Epistolary novels were all the rage in the late eighteenth century prior and during Jane Austen’s early writing career. One does not run across novels written in letters very often today. The fact that characters do not meet face-to-face is restrictive and can be a challenge to readers.
Thaw, by Anniina Sjöblom harkens back to Austen’s first epistolary format before she re-wrote Sense and Sensibility, and Pride and Prejudice. Not only is it a novel written entirely in letters, it is told in the first-person by one character—Elizabeth Bennet—and is a variation on Austen’s classic tale. With all of these unconventional restrictions and plot changes, one does not know what to expect. If this complex hook is not enough to get your attention, dear reader, then you are not paying attention.
The story begins with a letter by Elizabeth to her sister Jane from London on Christmas day. It is one month after the ball at Netherfield and Elizabeth is married to Mr. Darcy. Their marriage, however, is not the HEA that we imagined after Austen’s classic tale, but a patched-up business due to a devastating scandal. While walking near a frozen pond, Elizabeth’s misstep lands her in the icy waters. Injured and freezing, Mr. Darcy rescues her and returns her to her family, but not before a local resident witnessed the mishap and is telling a different story. Elizabeth’s reputation is ruined, and Darcy, being an honorable man, agrees to marry her. Neither is happy about the forced marriage, yet agree that they must marry.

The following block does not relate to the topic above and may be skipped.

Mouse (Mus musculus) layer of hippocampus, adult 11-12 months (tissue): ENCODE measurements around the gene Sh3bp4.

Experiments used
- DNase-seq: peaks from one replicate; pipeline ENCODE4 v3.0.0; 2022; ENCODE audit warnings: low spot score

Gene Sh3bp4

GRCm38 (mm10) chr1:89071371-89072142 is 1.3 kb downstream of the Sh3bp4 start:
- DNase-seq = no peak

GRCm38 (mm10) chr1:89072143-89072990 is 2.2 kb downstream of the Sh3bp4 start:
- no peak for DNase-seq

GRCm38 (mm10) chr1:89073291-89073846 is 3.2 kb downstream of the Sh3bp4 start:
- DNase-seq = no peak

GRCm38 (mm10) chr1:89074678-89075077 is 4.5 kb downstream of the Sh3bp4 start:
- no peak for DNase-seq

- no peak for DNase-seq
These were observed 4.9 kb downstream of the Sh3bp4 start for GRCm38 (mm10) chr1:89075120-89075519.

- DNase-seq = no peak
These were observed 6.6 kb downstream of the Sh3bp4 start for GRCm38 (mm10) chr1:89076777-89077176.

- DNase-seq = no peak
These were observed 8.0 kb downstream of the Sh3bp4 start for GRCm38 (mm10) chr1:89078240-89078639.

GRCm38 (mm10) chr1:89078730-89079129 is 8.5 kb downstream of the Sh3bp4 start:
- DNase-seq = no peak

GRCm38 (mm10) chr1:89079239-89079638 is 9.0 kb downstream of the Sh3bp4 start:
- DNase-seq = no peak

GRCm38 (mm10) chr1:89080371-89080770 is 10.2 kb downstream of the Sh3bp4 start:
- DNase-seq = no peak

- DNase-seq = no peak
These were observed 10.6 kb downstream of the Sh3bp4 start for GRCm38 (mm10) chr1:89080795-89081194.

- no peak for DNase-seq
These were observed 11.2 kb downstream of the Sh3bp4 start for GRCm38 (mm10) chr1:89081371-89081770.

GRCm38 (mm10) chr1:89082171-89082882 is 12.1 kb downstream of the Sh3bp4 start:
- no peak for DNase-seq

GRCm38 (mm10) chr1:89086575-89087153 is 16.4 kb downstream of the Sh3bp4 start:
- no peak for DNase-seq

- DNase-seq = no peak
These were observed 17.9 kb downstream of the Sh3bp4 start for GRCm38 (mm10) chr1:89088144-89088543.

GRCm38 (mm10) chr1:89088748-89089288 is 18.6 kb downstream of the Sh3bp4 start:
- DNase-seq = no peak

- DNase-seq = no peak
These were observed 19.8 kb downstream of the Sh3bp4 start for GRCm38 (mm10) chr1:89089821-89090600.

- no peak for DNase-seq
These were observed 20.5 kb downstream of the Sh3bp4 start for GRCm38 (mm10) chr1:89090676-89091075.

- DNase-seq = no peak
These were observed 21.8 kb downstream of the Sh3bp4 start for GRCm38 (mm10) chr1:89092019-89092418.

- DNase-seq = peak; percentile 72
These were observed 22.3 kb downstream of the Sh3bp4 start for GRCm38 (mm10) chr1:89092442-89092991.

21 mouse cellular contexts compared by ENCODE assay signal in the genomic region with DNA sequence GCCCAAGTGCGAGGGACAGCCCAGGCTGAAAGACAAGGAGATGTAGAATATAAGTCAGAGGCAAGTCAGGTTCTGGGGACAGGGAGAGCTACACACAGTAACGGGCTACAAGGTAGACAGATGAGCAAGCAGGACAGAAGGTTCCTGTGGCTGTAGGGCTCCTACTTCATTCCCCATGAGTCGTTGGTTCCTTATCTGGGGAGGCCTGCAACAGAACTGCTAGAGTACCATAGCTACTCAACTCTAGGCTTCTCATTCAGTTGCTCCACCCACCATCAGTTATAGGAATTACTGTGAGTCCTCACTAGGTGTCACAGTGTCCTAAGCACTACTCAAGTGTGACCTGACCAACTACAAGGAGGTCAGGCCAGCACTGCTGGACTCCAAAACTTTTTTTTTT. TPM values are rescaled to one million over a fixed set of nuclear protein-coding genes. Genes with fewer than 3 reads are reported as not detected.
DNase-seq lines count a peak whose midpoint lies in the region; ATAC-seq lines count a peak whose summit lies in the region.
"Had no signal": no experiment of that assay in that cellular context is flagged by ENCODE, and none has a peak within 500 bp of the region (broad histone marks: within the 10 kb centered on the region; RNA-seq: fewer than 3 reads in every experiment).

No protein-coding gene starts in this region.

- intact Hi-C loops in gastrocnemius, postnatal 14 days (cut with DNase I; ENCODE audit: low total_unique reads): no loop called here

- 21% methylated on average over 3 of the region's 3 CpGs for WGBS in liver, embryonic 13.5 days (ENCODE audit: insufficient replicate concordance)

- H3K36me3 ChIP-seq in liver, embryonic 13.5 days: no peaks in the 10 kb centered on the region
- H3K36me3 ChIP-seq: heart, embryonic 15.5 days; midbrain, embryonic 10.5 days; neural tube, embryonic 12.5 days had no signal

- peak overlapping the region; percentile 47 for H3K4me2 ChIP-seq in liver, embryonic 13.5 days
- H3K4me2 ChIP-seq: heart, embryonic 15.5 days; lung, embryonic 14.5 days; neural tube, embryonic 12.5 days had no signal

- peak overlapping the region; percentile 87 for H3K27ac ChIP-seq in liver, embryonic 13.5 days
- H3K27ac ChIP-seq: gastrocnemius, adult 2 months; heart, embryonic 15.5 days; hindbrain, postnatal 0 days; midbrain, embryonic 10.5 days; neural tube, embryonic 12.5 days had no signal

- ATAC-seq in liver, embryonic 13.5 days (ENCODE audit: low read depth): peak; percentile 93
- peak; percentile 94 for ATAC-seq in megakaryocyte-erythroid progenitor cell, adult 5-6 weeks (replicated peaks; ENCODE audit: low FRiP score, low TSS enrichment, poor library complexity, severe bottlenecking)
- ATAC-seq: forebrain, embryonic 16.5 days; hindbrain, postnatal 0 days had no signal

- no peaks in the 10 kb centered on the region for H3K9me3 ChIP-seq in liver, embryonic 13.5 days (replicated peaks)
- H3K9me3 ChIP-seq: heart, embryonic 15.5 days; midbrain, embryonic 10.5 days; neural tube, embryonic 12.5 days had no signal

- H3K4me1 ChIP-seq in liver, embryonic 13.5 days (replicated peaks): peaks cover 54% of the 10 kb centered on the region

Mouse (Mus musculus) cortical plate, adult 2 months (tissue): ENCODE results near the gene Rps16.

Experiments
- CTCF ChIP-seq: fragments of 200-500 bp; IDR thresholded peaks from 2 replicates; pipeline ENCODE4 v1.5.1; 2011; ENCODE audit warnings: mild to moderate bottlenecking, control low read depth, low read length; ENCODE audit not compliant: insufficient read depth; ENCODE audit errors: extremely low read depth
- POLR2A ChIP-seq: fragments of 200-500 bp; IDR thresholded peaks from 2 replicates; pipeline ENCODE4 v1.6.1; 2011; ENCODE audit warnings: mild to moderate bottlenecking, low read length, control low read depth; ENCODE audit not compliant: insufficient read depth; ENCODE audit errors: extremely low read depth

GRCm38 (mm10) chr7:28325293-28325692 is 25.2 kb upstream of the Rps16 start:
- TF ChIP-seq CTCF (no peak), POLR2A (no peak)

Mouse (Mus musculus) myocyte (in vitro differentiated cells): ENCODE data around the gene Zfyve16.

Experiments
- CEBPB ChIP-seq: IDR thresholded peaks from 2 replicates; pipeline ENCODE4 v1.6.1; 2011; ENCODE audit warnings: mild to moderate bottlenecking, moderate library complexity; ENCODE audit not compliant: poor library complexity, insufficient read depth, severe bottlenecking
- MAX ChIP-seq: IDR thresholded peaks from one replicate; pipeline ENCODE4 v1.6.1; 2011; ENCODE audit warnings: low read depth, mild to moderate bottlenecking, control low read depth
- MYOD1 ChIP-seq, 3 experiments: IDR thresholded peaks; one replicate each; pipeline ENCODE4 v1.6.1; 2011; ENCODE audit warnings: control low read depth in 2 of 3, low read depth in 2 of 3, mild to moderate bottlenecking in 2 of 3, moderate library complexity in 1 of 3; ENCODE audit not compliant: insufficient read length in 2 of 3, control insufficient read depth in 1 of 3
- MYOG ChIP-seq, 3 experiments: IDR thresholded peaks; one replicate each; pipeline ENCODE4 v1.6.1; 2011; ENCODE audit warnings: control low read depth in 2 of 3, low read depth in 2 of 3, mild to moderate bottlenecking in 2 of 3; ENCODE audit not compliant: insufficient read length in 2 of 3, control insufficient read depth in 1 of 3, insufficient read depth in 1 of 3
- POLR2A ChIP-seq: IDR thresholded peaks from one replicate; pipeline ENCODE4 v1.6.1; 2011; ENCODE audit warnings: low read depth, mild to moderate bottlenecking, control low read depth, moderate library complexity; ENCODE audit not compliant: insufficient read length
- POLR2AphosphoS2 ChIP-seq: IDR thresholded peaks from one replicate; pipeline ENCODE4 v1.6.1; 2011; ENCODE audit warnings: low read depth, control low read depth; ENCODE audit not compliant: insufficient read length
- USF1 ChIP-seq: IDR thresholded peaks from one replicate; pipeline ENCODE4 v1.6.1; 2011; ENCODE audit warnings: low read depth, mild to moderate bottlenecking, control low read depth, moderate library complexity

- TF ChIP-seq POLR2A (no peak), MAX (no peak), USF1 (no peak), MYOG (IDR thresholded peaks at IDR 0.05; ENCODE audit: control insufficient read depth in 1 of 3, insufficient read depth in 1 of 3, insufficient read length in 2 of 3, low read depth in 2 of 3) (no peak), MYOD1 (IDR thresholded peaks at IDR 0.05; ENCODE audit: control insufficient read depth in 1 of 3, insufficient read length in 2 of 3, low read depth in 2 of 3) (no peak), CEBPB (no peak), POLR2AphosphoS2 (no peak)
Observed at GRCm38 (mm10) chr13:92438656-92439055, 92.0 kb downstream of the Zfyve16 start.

So, there is no longer three-quarters of the story that Austen wrote. No departure of Darcy and Bingley to London. No Mr. Collins proposing to Lizzy and then later to Charlotte. No trip to Kent by Lizzy and the first failed proposal by Darcy. No trip by Elizabeth and the Gardiners to the north on holiday where they visit Pemberley, and no reconciliation of Elizabeth and Darcy after Mr. Bingley proposes to Jane. Just jump straight to Elizabeth as Mistress of Pemberley writing long missives to her Aunt Gardiner and her sister Jane about her miserable existence as the wife of a surly, disagreeable man. That is the big leap-of-faith part for readers in this variation. You will need to disarm reproof and just go with it. Continue reading